This article was published on October 5, 2015

Will this wearable make your mom want a smartwatch?

Will this wearable make your mom want a smartwatch?
Lauren Hockenson
Story by

Lauren Hockenson


Lauren is a reporter for The Next Web, based in San Francisco. She covers the key players that make the tech ecosystem what it is right now. Lauren is a reporter for The Next Web, based in San Francisco. She covers the key players that make the tech ecosystem what it is right now. She also has a folder full of dog GIFs and uses them liberally on Twitter at @lhockenson.

For the most part, the conversation surrounding mainstream, everyday wearables has been limited to a few ideas with the same sort of visual technology that we’re used to seeing elsewhere on our phones or other devices. That is especially true when it comes to viewing bracelets and watches — they can feel a bit unisex, and a bit same-y as time goes on.

I believe that’s what makes the Eyecatcher, a smart bracelet designed by startup Looksee Labs, such an interesting prospect. Instead of relying on LCD displays to power information, the company’s founder Per Ljung, decided to pursue flexible e-ink.

“You have an always-on display, and you should be showing something interesting,” Ljung said. “This is a novel way of being able to do that, instead of having a little square display that’s usually black.”

The product is currently available for pre-order on Kickstarter, with early-bird pricing at $214.

Ljung, a former Motorola and Nokia executive who has been researching and developing wearables since 2011, told me that the Eyecatcher’s display is designed to be low-power, requiring a charge as little as once per year.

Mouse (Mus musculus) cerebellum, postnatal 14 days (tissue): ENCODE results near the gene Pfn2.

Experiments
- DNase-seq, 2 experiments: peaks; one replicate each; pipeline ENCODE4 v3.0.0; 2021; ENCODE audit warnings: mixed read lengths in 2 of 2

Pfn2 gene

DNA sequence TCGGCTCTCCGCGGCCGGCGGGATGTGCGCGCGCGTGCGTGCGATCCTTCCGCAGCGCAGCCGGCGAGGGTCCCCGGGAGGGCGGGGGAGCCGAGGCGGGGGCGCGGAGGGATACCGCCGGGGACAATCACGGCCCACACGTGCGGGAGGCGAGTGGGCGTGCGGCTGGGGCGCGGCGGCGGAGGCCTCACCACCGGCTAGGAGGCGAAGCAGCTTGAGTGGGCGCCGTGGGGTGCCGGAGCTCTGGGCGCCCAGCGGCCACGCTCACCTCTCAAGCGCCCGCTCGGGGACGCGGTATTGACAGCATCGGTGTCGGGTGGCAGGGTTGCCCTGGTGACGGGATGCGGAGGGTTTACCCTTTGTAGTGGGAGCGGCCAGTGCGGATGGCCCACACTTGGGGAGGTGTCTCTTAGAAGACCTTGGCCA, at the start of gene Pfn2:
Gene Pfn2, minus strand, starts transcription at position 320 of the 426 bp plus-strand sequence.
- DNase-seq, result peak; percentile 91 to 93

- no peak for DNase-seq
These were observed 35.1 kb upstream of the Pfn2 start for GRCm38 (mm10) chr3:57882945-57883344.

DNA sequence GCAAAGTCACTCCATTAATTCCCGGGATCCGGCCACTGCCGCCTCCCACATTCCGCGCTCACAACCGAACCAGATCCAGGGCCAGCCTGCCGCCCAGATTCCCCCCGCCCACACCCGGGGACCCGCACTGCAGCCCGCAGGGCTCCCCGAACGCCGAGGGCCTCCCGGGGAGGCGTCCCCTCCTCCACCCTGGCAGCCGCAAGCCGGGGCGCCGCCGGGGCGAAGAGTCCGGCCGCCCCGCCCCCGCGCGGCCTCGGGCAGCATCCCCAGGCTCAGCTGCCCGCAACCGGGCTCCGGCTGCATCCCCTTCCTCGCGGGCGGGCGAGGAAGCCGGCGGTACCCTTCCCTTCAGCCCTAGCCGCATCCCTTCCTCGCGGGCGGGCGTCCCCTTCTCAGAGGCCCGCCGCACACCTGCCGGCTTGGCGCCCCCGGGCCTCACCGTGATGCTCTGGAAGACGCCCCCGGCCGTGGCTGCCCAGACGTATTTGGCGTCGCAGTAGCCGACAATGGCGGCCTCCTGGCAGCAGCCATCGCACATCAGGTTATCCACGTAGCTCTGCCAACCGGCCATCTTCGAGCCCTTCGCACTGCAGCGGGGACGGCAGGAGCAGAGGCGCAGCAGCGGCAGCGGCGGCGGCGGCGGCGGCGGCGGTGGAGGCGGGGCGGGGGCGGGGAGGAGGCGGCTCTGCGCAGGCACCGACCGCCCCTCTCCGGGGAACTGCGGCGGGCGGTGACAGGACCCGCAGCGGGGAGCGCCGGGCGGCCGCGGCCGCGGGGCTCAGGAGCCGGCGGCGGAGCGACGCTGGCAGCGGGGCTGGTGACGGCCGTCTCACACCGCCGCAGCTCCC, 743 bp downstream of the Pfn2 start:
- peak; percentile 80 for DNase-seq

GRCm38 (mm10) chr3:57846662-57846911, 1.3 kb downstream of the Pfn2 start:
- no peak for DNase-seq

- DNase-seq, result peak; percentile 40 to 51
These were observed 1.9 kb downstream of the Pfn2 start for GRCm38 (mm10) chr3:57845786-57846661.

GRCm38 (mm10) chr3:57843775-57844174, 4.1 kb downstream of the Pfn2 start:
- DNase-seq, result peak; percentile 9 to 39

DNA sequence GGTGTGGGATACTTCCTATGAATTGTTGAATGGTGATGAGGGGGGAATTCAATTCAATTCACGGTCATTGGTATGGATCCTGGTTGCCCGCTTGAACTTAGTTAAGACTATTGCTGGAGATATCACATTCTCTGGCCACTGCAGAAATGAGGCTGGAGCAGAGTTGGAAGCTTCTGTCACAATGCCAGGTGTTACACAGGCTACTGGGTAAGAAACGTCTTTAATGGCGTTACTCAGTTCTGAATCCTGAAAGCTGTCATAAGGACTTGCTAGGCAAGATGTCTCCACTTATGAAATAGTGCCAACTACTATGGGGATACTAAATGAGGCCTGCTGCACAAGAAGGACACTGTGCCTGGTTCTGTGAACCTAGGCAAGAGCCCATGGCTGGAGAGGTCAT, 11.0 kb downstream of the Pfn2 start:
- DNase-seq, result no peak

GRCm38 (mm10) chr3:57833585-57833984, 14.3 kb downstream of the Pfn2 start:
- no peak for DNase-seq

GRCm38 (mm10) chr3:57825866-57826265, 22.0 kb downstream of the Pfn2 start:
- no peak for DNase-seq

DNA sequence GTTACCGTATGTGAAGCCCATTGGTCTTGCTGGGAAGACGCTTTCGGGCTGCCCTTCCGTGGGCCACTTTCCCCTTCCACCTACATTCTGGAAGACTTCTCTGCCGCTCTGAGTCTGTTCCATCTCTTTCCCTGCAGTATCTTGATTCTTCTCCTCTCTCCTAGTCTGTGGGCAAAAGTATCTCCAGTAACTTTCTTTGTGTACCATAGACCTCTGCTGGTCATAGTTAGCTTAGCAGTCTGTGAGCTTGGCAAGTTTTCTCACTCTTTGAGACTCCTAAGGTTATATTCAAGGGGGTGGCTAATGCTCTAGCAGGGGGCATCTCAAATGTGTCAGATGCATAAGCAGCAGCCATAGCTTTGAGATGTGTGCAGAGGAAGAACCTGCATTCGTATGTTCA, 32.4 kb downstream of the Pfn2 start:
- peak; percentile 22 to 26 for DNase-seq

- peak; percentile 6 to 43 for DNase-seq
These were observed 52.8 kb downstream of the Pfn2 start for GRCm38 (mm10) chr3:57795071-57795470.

But it’s also designed to cater to a female wearable fan, offering two different bangle widths for women in addition to a form factor for men. This, in particular, is interesting, as chasing after a fashionable wearable that doesn’t sacrifice space or mysteriously cost extra money than the standard (re: men’s) option.

Ljung likes to describe the features of the Eyecatcher in two different terms: function and creativity. Originally, the Eyecatcher was designed to provide notifications and updates directly from the smartphone. But as he continued meeting with women, he said he recognized they were interested in being able to know about voicemails, texts and other information, and were taken with the concept of changing the look of the bracelet.

“We realized they were not interested in information. Women wanted pictures, patterns — an emotional connection,” Ljung said. “So we made a jewelry piece and showed it, and women pulled out their credit card to order it.”

It’s the idea of self expression Ljung hopes will resonate with consumers — and on appearance it looks like the kind of wearable you’d get your mom or a loved one. But this is actually a good thing: there’s a mainstream, user-friendly appeal to the bracelet that makes it more of a fashion item than a piece of technology.

The operation of the bracelet can be done from any smartphone or tablet, and users can upload any pattern available onto the wearable as well as photos. The images can also change periodically in a slideshow format.

There is also a way to subscribe to art, which will send graphics to different bracelets via the cloud.

When it comes to the information side of things, there are customizable notification overlays and watch faces to provide users with the information they want to see. These displays update via bluetooth from the phone, and can push when available. The size of the overlays can be adjusted via the app, but they’re static once they’re placed.


But beyond that, the bracelet isn’t really like any other smartwatch or wearable. There aren’t any buttons, no touchscreen interface, and no color. Ljung says the lab is exploring options, but it is tricky to fit those features in a flexible, low-power form factor.

“The downside of using something in color are two-fold — one, it’s not flexible, and two, your battery life would be measured in minutes, not hours,” he said.

It’ll be interesting to see whether the Eyecatcher, which is set to debut in January of next year, becomes the wearable with the low-barrier to entry that mainstream users are looking for.

Eyecatcher [Kickstarter]